US3937281A - High load self-cleaning helical spring filters - Google Patents

High load self-cleaning helical spring filters Download PDF

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US3937281A
US3937281A US05/483,504 US48350474A US3937281A US 3937281 A US3937281 A US 3937281A US 48350474 A US48350474 A US 48350474A US 3937281 A US3937281 A US 3937281A
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spring
helical spring
mandrel
convolutions
cleaning
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US05/483,504
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Bobby G. Harnsberger
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Texaco Inc
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Texaco Inc
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    • BPERFORMING OPERATIONS; TRANSPORTING
    • B01PHYSICAL OR CHEMICAL PROCESSES OR APPARATUS IN GENERAL
    • B01DSEPARATION
    • B01D29/00Other filters with filtering elements stationary during filtration, e.g. pressure or suction filters, or filtering elements therefor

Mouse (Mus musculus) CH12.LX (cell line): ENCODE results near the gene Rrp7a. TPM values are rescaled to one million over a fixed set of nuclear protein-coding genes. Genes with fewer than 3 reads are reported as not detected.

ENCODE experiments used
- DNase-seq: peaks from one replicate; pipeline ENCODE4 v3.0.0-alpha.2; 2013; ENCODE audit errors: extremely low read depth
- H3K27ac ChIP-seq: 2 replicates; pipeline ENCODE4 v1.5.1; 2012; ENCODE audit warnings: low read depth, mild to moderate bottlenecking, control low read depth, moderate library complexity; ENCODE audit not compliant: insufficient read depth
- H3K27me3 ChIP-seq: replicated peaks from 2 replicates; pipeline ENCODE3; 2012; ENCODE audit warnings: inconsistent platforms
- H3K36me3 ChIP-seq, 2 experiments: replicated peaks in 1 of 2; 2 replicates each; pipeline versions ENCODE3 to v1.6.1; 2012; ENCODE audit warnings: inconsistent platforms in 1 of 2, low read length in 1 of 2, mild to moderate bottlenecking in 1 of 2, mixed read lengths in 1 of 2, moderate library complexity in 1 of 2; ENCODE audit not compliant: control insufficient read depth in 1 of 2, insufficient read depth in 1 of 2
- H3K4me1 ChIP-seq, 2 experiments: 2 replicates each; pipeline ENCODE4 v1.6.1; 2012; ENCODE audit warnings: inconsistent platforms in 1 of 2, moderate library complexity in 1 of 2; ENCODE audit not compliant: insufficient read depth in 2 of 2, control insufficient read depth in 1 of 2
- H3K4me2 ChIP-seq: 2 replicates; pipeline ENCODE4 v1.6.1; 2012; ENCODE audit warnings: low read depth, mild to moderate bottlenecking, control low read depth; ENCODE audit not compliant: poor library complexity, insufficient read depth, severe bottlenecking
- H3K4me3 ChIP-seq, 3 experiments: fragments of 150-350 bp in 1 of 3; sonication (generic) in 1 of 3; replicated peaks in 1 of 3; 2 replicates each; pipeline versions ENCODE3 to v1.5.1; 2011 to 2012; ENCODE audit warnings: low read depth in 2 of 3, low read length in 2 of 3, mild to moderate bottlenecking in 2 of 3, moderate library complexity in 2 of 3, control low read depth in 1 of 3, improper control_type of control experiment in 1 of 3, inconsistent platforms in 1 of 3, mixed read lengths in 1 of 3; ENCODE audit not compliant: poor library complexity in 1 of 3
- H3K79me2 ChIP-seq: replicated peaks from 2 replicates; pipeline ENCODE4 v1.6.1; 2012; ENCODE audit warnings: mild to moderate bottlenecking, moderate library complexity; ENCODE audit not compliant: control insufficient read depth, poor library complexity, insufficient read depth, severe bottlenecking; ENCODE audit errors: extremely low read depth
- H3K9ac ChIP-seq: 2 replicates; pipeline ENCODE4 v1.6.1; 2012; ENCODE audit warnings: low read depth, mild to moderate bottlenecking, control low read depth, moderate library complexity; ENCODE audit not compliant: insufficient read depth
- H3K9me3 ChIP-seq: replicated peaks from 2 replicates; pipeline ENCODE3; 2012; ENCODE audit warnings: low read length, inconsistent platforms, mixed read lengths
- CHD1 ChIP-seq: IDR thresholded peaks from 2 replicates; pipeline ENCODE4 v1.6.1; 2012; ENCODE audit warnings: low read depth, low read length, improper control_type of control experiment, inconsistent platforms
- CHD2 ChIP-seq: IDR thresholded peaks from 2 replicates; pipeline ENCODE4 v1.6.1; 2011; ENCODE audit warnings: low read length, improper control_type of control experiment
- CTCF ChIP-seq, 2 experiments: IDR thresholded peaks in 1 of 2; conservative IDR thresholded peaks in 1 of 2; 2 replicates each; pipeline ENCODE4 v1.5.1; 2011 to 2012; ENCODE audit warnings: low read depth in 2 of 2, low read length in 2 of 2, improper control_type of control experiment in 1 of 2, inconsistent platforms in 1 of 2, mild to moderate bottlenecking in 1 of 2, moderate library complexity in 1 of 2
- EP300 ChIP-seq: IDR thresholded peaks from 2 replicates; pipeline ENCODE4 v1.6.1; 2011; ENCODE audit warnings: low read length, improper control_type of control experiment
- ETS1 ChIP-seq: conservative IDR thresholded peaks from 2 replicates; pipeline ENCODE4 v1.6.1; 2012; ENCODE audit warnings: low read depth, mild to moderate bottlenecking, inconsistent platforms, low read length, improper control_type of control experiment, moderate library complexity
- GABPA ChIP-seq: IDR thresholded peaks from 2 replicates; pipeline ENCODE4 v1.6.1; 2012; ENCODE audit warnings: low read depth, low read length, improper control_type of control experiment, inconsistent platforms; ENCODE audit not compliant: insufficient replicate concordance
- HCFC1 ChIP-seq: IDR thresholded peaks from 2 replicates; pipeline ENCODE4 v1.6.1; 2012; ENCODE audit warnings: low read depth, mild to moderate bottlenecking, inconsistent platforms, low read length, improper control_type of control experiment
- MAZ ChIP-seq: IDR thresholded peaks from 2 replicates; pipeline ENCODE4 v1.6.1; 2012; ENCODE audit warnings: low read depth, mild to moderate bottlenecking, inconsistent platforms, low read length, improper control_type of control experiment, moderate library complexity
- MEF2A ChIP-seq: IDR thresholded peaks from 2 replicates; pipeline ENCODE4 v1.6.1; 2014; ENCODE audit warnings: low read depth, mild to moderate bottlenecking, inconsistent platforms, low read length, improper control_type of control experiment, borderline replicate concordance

• B01D29/44Edge filtering elements, i.e. using contiguous impervious surfaces
    • B01D29/48Edge filtering elements, i.e. using contiguous impervious surfaces of spirally or helically wound bodies
    • EFIXED CONSTRUCTIONS
    • E21EARTH DRILLING; MINING
    • E21BEARTH DRILLING, e.g. DEEP DRILLING; OBTAINING OIL, GAS, WATER, SOLUBLE OR MELTABLE MATERIALS OR A SLURRY OF MINERALS FROM WELLS
    • E21B43/00Methods or apparatus for obtaining oil, gas, water, soluble or meltable materials or a slurry of minerals from wells
    • E21B43/02Subsoil filtering
    • E21B43/08Screens or liners
    • E21B43/086Screens with preformed openings, e.g. slotted liners
    • EFIXED CONSTRUCTIONS
    • E21EARTH DRILLING; MINING